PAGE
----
I've been lying low lately, listening to Björk and 80s music as I use my spare time sniffing for more info on hundreds of Etruscan inscriptions for myself. (And hopefully one day, I'll find clear, colour photos of some of these very well hidden artifacts!) The Etruscan language and how it's been analysed so far shows one huge problem after another so I'm just going to rant about my journeys thus far with the Etruscan language.
So I was doing a search for TLE 515 the other day. In that inscription, there's a phrase tular hilar neśl inscribed on a cippus which got me thinking more on what neśl and related items really mean. Being firmly skeptical of what Etruscologists have been claiming so far, given all their other contradictions floating about, I presumed for myself that it was a praenomen based on TLE 572 (ca śuθi neśl amcie titial [...]) . After doing a little audit on this word however, I found it inscribed on the Lead of Magliano (TLE 359) as well: ... hevn avil neśl man murinaśie ... . So I must adapt my hypothesis. It must be a word then because it's unlikely for a praenomen to be dropped in a phrase in that context.
Larissa Bonfante merely claims exactly what several academics before her have claimed for a full century now, that neśl refers to a dead person. She also publishes a nebulous translation of nesna as "belonging to the dead" with a question mark trailing after it (Bonfante, Reading the Past - Etruscans, 1990. p.61 in the section Appendix 2 - Glossary of Etruscan Words). In the context of the original inscription with nesna in it (TLE 372: Θestia Velθurnas nesna), if we are to pursue her avenue of reasoning, it should then be better translated as "sepulcher" (hence "Thestia Velthurna's sepulcher") given its archaeological context. It hardly means "Thestia Velthurna belonging to the dead" afterall so it's reasonable to feel uneasy about Bonfante's superficial understanding of the language.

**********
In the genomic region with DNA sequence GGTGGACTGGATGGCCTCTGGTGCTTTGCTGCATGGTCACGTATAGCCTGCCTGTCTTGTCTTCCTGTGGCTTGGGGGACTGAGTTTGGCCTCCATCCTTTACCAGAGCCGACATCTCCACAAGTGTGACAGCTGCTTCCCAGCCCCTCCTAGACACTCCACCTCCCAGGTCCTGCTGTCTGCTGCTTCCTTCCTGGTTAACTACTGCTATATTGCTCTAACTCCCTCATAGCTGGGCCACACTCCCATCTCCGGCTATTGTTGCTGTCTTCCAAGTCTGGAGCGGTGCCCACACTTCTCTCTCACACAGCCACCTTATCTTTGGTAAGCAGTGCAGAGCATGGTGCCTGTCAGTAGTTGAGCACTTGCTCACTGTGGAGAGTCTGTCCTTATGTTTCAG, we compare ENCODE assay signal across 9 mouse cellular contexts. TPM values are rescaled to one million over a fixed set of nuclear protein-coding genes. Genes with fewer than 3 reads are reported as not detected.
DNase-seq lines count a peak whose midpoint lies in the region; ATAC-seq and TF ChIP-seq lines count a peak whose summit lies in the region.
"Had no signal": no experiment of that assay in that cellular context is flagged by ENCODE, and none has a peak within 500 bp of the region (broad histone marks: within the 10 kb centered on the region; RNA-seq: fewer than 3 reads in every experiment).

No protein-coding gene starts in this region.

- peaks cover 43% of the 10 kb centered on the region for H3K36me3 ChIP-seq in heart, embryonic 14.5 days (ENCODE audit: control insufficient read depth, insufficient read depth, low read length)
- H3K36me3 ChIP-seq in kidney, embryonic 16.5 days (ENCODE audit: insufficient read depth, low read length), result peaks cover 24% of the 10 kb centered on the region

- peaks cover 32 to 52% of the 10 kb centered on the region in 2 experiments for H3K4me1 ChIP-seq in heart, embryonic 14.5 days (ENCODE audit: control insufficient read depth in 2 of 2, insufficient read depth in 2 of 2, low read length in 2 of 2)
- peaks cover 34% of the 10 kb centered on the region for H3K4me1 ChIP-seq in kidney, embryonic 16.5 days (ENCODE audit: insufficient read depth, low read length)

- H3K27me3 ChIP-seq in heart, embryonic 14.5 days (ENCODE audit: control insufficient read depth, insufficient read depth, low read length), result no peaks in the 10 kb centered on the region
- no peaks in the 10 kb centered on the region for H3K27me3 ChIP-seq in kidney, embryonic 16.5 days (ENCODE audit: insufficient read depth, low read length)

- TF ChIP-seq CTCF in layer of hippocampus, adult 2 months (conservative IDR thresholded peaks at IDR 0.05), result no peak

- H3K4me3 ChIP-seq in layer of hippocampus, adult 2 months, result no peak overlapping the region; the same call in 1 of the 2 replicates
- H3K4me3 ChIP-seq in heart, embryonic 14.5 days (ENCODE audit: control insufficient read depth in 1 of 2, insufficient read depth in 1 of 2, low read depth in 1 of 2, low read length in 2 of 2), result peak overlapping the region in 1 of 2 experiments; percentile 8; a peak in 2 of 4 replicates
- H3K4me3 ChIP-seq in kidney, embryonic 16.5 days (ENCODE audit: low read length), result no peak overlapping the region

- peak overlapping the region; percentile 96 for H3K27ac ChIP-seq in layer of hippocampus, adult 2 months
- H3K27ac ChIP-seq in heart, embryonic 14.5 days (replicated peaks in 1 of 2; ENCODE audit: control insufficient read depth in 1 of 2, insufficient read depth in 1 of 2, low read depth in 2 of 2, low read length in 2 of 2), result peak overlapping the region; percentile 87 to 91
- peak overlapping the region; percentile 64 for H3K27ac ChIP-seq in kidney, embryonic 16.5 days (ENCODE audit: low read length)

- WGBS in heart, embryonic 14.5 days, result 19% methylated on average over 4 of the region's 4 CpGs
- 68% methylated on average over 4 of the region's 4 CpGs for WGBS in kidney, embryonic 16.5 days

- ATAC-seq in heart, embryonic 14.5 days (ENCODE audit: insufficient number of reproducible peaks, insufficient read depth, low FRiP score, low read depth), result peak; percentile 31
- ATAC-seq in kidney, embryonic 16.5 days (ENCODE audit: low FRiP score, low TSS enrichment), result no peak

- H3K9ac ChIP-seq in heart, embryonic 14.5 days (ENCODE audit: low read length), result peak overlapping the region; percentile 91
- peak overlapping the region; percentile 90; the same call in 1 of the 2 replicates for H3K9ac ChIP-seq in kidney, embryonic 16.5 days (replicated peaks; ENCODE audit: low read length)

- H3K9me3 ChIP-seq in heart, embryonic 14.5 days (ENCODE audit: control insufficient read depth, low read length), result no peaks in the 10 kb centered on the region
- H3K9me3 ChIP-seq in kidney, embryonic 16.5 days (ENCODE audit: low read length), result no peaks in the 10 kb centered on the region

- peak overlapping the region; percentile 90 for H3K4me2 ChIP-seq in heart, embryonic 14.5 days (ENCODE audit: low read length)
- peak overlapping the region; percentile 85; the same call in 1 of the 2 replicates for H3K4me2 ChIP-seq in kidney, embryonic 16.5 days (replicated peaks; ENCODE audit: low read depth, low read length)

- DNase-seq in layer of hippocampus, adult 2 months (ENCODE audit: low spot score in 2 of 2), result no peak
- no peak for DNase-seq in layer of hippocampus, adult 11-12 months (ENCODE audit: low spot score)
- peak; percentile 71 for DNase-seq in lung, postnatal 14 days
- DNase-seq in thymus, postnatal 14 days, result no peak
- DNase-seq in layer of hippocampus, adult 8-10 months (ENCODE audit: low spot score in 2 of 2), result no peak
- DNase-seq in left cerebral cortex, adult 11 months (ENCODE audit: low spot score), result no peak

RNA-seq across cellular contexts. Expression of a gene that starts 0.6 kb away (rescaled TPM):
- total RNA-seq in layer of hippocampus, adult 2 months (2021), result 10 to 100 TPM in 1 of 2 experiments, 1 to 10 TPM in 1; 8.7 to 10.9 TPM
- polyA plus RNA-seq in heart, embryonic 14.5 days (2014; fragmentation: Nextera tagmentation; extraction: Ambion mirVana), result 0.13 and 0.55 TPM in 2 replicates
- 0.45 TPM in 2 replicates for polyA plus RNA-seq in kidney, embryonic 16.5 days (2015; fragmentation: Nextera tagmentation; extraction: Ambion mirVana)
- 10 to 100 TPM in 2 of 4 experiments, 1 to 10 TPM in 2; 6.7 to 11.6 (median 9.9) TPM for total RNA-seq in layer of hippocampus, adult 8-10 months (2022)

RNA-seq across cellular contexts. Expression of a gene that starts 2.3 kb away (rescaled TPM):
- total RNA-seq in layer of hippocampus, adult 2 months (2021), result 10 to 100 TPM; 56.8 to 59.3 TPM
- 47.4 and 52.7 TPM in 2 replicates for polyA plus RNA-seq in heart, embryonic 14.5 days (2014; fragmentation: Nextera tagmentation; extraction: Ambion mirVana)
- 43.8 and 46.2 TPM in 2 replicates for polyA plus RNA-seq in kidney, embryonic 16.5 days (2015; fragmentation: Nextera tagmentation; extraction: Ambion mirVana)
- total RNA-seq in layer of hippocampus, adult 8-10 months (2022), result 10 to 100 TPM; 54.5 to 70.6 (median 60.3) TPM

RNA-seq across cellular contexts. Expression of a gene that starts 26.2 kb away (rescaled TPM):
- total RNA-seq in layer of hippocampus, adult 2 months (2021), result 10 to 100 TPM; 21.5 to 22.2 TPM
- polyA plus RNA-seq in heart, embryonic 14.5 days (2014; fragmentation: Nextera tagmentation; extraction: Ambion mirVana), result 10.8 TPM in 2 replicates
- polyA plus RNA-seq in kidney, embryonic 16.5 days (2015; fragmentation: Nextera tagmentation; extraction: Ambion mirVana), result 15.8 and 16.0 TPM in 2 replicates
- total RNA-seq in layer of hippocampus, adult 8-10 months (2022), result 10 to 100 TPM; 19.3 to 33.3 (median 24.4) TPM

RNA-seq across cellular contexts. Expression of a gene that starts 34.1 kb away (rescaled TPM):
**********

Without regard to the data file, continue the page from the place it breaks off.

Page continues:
I have to admit then that it might seem okay to associate a root neś- with all things dead. However, it doesn't make me feel entirely secure when I see books from as early as 1883 claiming the same thing verbatim, along with unfortunately added details about its unlikely connection with Greek's root for death, nek- (i.e. as in words like nekus and nekros, see Etruskische Forschungen und Studien, ed. Deecke & Pauli, 1883. p.235). Have we not progressed at all since then? Apparently not. When I see that, I start getting Greenberg-itis, the kind of rash one gets when reading claims of translations built on whimsy and on "eyeballing" for subjective similarities. It's now understood for some time now that Etruscan is not Indo-European at all. Oh do I hate privileged people with doctorates abusing their certificates on mass comparison nonsense like this. It sends me round the bend.
It's even more curious a translation when we consider the previously mentioned phrase ca śuθi neśl which then would mean "this grave of the dead person" according to most experts. The question that pops up in my mind is what other sort of grave is there? Have you ever heard tell of a "grave of the living"? Putting jokes aside, there must be something lost in translation here but I'm unsure yet what would make better sense.
Then, let's see, what else do I have to rant about? Oh yes... I have to modify the entry of the verb θes- 'to dawn' to an intransitive verb. Another silly booboo. As I was changing it though, I realized that its participle form then must be *θesθ. The significance of that is in relation to the attested word θesθu which occurs in the sentence of TLE 329: Aχlei Truies θesθu farce. I translate it as "eastward" (i.e. "to the direction of dawn"). What I find interesting is that the word is then possibly built on this hypothetical participle *θesθ. If so, I wonder if hinθiu "below" isn't built up in similar fashion, from *hinθ "below" (found declined in locative cases as hinθa and hinθθin) which in turn may be from the participle of an intransitive verb *hin "to be below".
I'll update the Draft 002 Ammendments page soon, but I have to sleep now. I have a haircut and a thanksgiving dinner to go to tomorrow.